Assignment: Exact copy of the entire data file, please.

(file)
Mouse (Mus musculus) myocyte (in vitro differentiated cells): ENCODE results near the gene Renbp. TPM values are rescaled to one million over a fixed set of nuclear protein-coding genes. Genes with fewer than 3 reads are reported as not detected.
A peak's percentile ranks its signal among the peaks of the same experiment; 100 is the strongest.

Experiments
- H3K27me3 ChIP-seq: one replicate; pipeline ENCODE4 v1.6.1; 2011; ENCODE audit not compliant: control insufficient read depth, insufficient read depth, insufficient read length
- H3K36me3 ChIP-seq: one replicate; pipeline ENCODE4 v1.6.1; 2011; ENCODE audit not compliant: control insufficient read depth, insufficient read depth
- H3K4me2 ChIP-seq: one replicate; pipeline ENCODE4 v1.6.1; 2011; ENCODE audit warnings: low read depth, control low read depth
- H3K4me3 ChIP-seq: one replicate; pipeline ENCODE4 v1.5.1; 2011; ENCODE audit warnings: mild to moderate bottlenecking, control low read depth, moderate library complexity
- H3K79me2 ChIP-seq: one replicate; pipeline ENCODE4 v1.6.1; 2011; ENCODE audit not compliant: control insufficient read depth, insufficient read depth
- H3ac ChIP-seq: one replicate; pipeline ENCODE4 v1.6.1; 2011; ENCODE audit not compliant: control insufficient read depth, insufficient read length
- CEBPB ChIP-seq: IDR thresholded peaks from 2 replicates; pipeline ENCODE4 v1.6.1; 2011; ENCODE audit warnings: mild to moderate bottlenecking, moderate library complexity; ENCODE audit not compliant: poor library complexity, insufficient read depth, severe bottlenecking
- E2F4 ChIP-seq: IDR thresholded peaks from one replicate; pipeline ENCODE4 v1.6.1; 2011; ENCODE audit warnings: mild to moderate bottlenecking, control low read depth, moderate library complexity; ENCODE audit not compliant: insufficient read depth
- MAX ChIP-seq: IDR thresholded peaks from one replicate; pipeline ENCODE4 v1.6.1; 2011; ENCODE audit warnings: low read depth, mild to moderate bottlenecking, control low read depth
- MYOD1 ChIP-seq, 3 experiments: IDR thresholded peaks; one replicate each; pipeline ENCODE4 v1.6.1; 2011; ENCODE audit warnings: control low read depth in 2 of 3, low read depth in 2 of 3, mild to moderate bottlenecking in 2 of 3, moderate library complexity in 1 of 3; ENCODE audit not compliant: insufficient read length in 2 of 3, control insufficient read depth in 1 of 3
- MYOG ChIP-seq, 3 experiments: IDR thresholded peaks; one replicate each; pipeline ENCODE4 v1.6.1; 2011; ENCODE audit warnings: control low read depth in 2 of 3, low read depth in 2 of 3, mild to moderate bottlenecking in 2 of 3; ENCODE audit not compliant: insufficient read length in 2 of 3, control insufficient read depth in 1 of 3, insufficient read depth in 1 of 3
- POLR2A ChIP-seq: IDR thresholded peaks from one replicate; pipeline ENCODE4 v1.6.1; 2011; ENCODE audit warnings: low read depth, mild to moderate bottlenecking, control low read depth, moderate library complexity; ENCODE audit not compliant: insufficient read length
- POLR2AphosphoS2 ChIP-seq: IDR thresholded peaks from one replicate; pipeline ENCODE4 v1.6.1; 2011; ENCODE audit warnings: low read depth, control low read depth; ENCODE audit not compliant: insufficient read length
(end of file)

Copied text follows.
Mouse (Mus musculus) myocyte (in vitro differentiated cells): ENCODE results near the gene Renbp. TPM values are rescaled to one million over a fixed set of nuclear protein-coding genes. Genes with fewer than 3 reads are reported as not detected.
A peak's percentile ranks its signal among the peaks of the same experiment; 100 is the strongest.

Experiments
- H3K27me3 ChIP-seq: one replicate; pipeline ENCODE4 v1.6.1; 2011; ENCODE audit not compliant: control insufficient read depth, insufficient read depth, insufficient read length
- H3K36me3 ChIP-seq: one replicate; pipeline ENCODE4 v1.6.1; 2011; ENCODE audit not compliant: control insufficient read depth, insufficient read depth
- H3K4me2 ChIP-seq: one replicate; pipeline ENCODE4 v1.6.1; 2011; ENCODE audit warnings: low read depth, control low read depth
- H3K4me3 ChIP-seq: one replicate; pipeline ENCODE4 v1.5.1; 2011; ENCODE audit warnings: mild to moderate bottlenecking, control low read depth, moderate library complexity
- H3K79me2 ChIP-seq: one replicate; pipeline ENCODE4 v1.6.1; 2011; ENCODE audit not compliant: control insufficient read depth, insufficient read depth
- H3ac ChIP-seq: one replicate; pipeline ENCODE4 v1.6.1; 2011; ENCODE audit not compliant: control insufficient read depth, insufficient read length
- CEBPB ChIP-seq: IDR thresholded peaks from 2 replicates; pipeline ENCODE4 v1.6.1; 2011; ENCODE audit warnings: mild to moderate bottlenecking, moderate library complexity; ENCODE audit not compliant: poor library complexity, insufficient read depth, severe bottlenecking
- E2F4 ChIP-seq: IDR thresholded peaks from one replicate; pipeline ENCODE4 v1.6.1; 2011; ENCODE audit warnings: mild to moderate bottlenecking, control low read depth, moderate library complexity; ENCODE audit not compliant: insufficient read depth
- MAX ChIP-seq: IDR thresholded peaks from one replicate; pipeline ENCODE4 v1.6.1; 2011; ENCODE audit warnings: low read depth, mild to moderate bottlenecking, control low read depth
- MYOD1 ChIP-seq, 3 experiments: IDR thresholded peaks; one replicate each; pipeline ENCODE4 v1.6.1; 2011; ENCODE audit warnings: control low read depth in 2 of 3, low read depth in 2 of 3, mild to moderate bottlenecking in 2 of 3, moderate library complexity in 1 of 3; ENCODE audit not compliant: insufficient read length in 2 of 3, control insufficient read depth in 1 of 3
- MYOG ChIP-seq, 3 experiments: IDR thresholded peaks; one replicate each; pipeline ENCODE4 v1.6.1; 2011; ENCODE audit warnings: control low read depth in 2 of 3, low read depth in 2 of 3, mild to moderate bottlenecking in 2 of 3; ENCODE audit not compliant: insufficient read length in 2 of 3, control insufficient read depth in 1 of 3, insufficient read depth in 1 of 3
- POLR2A ChIP-seq: IDR thresholded peaks from one replicate; pipeline ENCODE4 v1.6.1; 2011; ENCODE audit warnings: low read depth, mild to moderate bottlenecking, control low read depth, moderate library complexity; ENCODE audit not compliant: insufficient read length
- POLR2AphosphoS2 ChIP-seq: IDR thresholded peaks from one replicate; pipeline ENCODE4 v1.6.1; 2011; ENCODE audit warnings: low read depth, control low read depth; ENCODE audit not compliant: insufficient read length